______________________________________Height            20     mmWire diameter     0.35   mmMesh size         12     wires per inchNumber of turns   2      layers______________________________________

Third stainless steel plain woven screen provided inward of the second screen.

______________________________________Height              20     mmWire diameter       0.8    mmMesh size           8      wires per inchNumber of turns     1      layerTotal weight of the 50     g (about 50%first through third screens                      of the weight of                      pellets 6)______________________________________

The maximum internal pressure of the combustion chamber 4 was 65 kgf/cm2, the maximum internal pressure of the tank was 2.1 kgf/cm2, and the exhausted amount of sodium was 17 mg. The test results for Example 2 showed very favorable values as per Example 1.

EXAMPLE 3

Test was carried out in the same manner as in Example 1 using the same gas generating device except for the following structure.

As the secondary filter 11:

(1) First stainless steel plain woven wire mesh 21:

______________________________________Height            37     mmWire diameter     0.35   mmMesh size         18     wires per inchNumber of turns   2      layers______________________________________

Second stainless steel plain woven wire mesh 21 placed outward of the first plain woven wire mesh

______________________________________Height            37     mmWire diameter     0.20   mmMesh size         50     wires per inchNumber of turns   2      layers______________________________________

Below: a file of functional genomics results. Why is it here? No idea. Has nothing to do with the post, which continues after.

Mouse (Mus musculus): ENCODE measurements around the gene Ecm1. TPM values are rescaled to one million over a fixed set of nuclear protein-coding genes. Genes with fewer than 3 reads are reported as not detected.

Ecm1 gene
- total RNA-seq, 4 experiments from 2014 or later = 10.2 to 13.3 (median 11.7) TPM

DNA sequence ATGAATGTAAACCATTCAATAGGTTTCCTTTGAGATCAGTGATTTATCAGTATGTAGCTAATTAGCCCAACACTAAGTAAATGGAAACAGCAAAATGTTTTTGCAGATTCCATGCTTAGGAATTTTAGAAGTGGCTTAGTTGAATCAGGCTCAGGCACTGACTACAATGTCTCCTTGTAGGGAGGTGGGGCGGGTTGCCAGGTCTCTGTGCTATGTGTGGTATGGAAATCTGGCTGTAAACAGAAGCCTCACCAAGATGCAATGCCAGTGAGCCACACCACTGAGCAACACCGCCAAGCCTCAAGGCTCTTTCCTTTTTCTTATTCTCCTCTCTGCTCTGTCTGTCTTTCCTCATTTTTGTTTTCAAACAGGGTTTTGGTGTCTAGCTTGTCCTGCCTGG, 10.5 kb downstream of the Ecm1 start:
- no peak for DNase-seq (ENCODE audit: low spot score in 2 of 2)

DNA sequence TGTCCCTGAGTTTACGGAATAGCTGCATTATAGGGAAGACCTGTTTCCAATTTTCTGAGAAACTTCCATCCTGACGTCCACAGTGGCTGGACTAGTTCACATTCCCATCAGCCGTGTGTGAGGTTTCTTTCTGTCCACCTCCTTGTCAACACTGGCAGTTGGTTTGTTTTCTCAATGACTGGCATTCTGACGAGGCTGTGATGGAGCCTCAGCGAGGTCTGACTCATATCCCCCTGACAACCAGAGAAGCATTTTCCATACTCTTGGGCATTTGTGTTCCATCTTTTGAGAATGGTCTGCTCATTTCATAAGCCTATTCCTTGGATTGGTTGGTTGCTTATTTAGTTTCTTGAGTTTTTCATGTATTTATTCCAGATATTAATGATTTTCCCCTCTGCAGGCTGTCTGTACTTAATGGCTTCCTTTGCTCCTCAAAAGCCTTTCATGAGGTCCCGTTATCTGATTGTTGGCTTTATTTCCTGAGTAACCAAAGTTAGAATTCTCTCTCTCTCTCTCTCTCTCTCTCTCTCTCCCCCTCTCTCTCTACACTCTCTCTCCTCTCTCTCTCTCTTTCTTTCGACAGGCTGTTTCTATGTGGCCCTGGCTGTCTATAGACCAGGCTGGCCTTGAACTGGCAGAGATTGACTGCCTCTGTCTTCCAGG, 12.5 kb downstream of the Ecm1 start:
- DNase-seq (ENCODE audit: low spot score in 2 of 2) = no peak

(2) A laminate of the ceramic fiber sheet 22 and the stainless steel dutch woven wire mesh 23, each being one turn, was turned one time with the ceramic fiber sheet 22 located on the inner side.

Ceramic fiber sheet 22:

______________________________________Height               37     mmAverage wire diameter                2.8    μmBulk density         0.25   g/cm3Filtering period     4.25   sec/300 ccper 1 mm in thicknessThickness            3.0    mmNumber of turns      1      layer______________________________________

Stainless dutch woven wire mesh 23:

______________________________________Height               37 mmVertical wire diameter/                0.14/0.11 mmtransverse wire diameterNumber of vertical wires/                120/1000 (per inch)number of transverse wiresNumber of turns      1 layer______________________________________

(3) Stainless steel plain woven wire mesh 24:

______________________________________Height            37     mmWire diameter     0.80   mmMesh size         10     wires per inchNumber of turns   1      layer______________________________________